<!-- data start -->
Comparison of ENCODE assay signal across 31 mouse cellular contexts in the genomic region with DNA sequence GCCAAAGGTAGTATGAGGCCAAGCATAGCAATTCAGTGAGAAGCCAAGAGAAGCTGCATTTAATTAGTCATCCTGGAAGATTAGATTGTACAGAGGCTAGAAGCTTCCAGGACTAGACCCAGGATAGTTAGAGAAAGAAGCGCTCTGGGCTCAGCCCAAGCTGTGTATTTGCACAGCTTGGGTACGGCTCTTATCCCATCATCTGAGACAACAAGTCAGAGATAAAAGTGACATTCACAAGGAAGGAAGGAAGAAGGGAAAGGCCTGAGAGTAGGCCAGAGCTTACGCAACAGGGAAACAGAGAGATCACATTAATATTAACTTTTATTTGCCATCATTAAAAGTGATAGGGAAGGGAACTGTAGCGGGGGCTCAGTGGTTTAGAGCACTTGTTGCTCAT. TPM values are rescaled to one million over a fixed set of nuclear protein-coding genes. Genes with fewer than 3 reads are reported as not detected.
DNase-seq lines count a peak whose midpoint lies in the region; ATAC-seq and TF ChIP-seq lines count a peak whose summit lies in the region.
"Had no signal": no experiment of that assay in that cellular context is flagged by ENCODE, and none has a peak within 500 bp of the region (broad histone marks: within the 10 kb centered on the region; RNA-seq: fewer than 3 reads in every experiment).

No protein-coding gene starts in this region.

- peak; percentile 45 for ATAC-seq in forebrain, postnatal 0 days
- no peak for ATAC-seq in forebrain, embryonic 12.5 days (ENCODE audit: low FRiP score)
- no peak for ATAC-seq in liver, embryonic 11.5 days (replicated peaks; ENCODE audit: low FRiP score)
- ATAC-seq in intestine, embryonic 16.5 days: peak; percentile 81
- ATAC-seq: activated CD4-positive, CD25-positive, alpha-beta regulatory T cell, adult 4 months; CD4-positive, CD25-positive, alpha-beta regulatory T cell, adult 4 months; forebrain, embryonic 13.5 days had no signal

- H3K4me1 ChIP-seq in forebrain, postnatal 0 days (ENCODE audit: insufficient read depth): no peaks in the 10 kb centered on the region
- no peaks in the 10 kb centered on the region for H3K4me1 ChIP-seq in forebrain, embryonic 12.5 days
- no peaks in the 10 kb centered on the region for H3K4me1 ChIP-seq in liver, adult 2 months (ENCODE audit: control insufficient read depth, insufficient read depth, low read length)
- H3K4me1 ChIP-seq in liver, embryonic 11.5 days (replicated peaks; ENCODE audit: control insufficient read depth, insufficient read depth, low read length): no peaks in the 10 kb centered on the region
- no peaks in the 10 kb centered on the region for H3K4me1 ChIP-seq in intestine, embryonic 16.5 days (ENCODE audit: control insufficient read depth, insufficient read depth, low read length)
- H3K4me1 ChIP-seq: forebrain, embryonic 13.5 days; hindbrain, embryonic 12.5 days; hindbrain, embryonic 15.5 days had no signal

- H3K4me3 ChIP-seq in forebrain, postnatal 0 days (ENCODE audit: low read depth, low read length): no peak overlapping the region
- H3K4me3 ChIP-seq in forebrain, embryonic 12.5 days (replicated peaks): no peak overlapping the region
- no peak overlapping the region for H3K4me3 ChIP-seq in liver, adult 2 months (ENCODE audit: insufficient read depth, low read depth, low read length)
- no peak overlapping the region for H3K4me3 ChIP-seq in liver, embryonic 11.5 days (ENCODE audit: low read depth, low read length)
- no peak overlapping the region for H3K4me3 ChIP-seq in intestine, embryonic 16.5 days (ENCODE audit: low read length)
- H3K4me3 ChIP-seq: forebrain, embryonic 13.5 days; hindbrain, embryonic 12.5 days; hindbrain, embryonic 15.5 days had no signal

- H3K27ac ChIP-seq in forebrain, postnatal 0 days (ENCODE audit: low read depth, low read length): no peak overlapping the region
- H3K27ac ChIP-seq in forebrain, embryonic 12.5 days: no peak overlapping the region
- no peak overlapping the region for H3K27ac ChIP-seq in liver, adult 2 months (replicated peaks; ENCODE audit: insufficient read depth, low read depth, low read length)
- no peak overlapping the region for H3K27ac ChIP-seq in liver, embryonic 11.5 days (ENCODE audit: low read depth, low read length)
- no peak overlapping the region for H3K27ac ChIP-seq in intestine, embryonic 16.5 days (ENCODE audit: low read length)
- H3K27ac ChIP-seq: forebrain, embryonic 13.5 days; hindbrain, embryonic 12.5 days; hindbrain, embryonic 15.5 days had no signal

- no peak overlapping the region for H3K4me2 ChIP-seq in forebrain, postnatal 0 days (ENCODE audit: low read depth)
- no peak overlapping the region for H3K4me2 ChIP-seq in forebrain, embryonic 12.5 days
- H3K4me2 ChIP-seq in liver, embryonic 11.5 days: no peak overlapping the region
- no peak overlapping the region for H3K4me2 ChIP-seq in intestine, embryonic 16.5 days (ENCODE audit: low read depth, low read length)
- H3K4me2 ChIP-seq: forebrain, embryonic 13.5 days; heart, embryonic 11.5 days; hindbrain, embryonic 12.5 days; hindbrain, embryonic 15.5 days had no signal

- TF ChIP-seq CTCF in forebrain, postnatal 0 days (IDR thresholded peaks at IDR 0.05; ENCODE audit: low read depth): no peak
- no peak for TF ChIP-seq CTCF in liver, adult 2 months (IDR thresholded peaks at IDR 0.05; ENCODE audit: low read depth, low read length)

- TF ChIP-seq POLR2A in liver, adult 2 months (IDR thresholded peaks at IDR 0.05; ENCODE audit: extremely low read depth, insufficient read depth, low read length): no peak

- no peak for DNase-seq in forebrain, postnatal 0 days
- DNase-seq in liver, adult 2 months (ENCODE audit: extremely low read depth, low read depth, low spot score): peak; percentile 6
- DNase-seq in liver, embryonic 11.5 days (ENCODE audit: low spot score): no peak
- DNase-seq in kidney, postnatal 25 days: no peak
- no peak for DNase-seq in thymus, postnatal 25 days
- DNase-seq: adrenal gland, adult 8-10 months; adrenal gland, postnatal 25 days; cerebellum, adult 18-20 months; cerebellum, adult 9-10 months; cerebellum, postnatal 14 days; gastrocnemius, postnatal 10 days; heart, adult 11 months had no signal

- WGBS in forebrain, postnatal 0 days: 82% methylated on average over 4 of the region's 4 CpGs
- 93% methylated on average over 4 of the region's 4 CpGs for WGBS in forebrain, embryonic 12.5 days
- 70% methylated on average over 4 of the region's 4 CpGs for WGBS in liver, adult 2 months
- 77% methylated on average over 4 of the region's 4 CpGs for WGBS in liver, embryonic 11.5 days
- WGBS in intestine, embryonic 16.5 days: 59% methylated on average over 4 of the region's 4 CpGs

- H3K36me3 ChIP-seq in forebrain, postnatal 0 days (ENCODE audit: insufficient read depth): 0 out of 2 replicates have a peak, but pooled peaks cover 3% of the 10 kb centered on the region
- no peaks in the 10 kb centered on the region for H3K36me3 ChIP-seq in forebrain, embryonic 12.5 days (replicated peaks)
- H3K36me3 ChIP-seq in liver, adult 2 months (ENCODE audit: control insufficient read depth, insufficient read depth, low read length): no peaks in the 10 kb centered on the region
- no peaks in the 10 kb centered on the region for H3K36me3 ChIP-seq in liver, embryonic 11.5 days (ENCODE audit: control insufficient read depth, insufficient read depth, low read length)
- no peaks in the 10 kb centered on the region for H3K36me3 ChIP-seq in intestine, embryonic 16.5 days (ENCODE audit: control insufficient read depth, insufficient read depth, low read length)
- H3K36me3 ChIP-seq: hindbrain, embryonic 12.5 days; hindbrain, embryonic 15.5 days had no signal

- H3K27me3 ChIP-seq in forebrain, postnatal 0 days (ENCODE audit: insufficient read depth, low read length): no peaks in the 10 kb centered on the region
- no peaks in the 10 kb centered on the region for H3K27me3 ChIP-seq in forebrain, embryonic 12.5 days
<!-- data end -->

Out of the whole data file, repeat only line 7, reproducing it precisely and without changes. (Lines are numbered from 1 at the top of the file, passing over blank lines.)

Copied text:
- no peak for ATAC-seq in liver, embryonic 11.5 days (replicated peaks; ENCODE audit: low FRiP score)